Project Solar doesn’t make solar panels, nor does it hire employees to erect rooftops, but the startup argues that it can build a residential solar business by tidying up sales reps and automating parts of the ordering, design, and installation process. can shake.
Backed by $23 million in fresh Series A funding from a funding led by Left Lane Capital, Project Solar says it is on track to install 30 megawatts of solar this year, mostly in California and Texas, while apparently priced But it is undercutting some of its competitors. The startup aims to increase its 2022 installation figure by a factor of five in 2023.
But first, some context: Tesla bail on door knock Ages ago, only to see its market share decline. Meanwhile, Sunrun, 100 . More than sales jobs listed on your site and it’s above Residential Solar Brand by Marketshare. So why would salespeople work for Project Solar, which is currently nowhere as active As the industry leader?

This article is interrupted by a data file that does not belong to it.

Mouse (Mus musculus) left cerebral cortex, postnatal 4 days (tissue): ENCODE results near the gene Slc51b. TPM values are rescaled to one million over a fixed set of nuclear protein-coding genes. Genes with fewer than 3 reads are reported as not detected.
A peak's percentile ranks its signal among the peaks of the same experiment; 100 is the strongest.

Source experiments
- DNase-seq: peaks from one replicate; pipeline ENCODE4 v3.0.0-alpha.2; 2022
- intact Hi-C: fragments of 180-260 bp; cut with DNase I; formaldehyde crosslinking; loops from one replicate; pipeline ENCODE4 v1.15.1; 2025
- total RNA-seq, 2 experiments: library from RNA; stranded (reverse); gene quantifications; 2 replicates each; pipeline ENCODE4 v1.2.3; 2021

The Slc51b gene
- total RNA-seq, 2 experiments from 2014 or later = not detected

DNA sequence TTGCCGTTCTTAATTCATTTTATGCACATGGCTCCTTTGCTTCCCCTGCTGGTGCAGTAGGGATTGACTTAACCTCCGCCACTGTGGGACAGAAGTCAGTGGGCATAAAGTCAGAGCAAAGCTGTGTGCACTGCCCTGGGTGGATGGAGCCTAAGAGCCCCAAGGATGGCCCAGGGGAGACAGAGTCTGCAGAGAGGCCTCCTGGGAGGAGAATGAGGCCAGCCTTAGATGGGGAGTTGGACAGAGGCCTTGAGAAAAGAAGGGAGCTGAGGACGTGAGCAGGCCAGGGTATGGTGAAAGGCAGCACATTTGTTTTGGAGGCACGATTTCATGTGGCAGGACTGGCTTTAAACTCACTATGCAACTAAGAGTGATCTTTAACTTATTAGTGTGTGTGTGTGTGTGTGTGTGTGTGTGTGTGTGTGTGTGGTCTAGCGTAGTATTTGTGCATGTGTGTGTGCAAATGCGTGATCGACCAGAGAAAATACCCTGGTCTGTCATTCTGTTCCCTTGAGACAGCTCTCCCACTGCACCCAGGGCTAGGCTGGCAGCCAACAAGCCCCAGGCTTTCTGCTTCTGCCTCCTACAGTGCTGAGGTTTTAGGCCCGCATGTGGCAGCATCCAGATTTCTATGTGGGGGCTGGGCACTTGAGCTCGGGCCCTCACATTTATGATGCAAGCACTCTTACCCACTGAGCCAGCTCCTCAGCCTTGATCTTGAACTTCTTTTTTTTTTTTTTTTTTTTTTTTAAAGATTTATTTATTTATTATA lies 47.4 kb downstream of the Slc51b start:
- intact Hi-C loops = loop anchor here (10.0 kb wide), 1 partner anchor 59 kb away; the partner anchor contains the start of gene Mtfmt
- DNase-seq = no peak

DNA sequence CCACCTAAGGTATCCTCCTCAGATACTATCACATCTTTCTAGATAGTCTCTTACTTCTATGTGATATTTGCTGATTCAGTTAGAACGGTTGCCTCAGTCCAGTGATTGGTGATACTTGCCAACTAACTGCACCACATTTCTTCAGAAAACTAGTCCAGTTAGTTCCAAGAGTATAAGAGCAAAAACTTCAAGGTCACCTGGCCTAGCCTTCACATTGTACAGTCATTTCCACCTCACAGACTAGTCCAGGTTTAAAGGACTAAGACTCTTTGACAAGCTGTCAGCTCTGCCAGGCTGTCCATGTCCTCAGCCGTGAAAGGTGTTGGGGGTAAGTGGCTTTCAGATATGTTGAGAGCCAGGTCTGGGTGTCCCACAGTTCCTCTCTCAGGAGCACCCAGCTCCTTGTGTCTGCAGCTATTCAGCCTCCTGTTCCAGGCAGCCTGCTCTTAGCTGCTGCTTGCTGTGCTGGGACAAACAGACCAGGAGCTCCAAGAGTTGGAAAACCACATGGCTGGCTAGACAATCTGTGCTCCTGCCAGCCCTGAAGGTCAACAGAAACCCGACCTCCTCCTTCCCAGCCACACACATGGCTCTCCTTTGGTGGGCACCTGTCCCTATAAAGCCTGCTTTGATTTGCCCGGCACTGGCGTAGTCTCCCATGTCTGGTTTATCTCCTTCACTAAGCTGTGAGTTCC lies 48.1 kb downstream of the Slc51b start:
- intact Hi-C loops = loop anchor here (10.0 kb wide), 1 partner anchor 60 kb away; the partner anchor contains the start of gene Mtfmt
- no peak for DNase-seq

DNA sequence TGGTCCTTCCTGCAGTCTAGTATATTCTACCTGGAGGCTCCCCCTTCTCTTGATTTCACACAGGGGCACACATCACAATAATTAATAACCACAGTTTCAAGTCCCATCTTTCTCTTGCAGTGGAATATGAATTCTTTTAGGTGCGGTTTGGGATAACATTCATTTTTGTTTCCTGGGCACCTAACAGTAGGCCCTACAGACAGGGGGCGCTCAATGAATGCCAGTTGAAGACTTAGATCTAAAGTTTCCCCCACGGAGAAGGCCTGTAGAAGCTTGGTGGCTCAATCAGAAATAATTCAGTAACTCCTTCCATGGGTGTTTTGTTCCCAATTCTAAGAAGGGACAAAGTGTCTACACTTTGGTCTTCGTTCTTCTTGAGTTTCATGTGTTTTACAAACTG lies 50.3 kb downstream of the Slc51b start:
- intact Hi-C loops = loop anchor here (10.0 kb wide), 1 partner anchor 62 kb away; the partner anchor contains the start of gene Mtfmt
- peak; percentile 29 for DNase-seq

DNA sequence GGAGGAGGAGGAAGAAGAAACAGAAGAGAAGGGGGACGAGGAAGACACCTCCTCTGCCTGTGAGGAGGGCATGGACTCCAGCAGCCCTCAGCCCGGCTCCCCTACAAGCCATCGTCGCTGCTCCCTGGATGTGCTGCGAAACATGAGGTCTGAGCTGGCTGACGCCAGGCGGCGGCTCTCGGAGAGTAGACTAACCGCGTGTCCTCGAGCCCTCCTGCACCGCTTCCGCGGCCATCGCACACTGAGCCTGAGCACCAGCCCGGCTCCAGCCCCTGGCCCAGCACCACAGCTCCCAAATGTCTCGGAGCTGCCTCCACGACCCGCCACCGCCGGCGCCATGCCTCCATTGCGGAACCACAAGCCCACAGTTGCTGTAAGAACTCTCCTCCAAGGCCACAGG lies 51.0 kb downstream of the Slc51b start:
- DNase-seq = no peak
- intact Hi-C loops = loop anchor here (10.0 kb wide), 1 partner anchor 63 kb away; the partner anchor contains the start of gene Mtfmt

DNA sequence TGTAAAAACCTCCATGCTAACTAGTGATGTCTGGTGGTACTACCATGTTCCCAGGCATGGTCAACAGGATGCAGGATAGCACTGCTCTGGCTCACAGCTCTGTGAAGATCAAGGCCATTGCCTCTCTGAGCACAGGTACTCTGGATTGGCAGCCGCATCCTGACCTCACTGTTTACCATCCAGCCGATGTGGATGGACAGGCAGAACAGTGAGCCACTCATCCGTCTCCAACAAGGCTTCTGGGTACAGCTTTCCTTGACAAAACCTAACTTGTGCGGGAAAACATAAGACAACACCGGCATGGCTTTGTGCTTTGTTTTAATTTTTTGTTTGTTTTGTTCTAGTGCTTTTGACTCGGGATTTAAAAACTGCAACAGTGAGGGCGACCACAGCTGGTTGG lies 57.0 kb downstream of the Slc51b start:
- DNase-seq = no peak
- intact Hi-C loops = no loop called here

For homeowners, the sale mostly comes at a price. The startup says it charges an average of $2.20 per watt for installation and as little as $1.63 after federal incentives. This is the national average of 2021. about 25% cheaper than $2.94 per watt (before tax credits), according to the Solar Energy Industry Association. Whether this qualifies as “dramatically underrated” as the startup characterizes it is a matter of more opinion. For those that are particularly handy, Project Solar also offers cheaper DIY options.
Project Solar’s revenue comes from marking up equipment prices, for which quantities are discounted. The company says cutting salespeople saves a buck per watt, and from there it relies on its in-house software to reduce the time needed for things like system design, permitting and coordinating contractors. To be. For each sale, “the backend process involves approximately 40-man hours of work (not including the manual labor of the install which typically takes an 8-hour crew of 3-4 people),” says CEO Trevor Hiltbrand told Meczyki.Net. He said the firm’s software “includes a tool that has reduced engineering/CAD time from 3 hours to 30 minutes.”
Project Solar plans to use the Series A to expand into the Midwest and South and continue working on its software. Beyond Left Lane Capital, Project Solar declined to say who participated in the funding round, calling them “strategies within the industry.”